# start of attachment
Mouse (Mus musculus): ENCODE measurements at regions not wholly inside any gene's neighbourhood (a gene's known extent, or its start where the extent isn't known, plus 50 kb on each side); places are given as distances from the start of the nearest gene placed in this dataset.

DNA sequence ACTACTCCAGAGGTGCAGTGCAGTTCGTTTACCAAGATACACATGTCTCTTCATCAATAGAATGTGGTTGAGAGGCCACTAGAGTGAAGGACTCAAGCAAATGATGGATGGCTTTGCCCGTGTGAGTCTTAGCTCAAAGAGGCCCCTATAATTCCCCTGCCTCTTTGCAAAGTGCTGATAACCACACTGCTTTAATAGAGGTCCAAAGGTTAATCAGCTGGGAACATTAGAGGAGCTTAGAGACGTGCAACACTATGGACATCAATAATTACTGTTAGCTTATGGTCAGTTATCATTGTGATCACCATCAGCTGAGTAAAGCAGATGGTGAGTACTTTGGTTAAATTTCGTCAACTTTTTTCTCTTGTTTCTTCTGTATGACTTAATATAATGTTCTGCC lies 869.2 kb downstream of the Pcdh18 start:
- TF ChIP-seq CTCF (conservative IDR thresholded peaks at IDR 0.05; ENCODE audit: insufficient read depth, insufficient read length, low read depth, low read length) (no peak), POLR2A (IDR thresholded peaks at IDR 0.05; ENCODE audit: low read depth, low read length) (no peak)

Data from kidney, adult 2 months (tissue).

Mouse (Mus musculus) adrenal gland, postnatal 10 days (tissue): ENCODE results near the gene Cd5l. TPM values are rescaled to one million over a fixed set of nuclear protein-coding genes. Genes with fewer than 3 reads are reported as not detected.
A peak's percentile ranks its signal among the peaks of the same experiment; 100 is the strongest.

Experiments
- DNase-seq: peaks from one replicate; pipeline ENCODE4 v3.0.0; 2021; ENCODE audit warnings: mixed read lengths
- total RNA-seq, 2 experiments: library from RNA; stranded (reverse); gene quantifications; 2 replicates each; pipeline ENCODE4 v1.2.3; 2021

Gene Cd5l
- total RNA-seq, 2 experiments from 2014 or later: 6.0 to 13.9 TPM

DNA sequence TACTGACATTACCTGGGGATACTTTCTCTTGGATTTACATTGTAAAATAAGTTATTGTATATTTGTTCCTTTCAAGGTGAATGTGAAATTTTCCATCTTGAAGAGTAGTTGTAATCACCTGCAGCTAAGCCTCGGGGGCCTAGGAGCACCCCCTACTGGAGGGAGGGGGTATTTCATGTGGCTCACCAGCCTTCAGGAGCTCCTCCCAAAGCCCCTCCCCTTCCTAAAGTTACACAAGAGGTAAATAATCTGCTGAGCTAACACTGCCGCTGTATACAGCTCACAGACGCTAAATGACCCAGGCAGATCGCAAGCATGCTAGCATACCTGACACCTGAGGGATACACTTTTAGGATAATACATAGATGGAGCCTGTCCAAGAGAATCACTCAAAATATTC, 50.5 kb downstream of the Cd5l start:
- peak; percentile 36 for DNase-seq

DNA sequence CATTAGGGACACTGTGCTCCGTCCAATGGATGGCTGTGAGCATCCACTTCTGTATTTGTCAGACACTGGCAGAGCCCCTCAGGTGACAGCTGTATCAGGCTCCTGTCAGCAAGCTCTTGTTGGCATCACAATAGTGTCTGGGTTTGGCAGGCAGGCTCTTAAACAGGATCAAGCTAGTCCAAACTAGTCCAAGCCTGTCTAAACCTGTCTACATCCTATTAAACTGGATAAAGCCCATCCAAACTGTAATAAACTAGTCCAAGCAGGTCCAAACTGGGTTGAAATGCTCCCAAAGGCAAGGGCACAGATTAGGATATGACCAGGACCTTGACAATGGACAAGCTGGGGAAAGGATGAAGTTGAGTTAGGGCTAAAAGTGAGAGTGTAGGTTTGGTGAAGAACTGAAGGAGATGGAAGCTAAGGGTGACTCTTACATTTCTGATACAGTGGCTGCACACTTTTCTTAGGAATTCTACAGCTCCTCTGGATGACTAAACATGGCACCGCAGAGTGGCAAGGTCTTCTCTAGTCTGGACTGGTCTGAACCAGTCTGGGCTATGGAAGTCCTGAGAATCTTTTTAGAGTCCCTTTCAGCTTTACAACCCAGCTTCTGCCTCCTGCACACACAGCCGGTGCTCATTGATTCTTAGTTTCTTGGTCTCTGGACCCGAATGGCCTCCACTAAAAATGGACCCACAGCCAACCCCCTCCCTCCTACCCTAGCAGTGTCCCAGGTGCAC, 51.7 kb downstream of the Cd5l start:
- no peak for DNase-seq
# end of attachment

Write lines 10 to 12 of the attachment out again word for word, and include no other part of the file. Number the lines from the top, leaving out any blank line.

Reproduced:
Gene Cd5l
- total RNA-seq, 2 experiments from 2014 or later: 6.0 to 13.9 TPM

DNA sequence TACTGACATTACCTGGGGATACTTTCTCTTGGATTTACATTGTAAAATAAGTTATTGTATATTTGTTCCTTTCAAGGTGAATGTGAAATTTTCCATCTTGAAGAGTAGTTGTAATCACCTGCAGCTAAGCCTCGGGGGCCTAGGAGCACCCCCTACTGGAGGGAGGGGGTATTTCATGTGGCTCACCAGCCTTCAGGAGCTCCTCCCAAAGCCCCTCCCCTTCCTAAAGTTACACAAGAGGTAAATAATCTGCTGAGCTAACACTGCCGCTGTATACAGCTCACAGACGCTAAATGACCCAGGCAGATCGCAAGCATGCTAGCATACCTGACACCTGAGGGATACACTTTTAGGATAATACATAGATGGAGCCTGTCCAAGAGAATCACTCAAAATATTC, 50.5 kb downstream of the Cd5l start: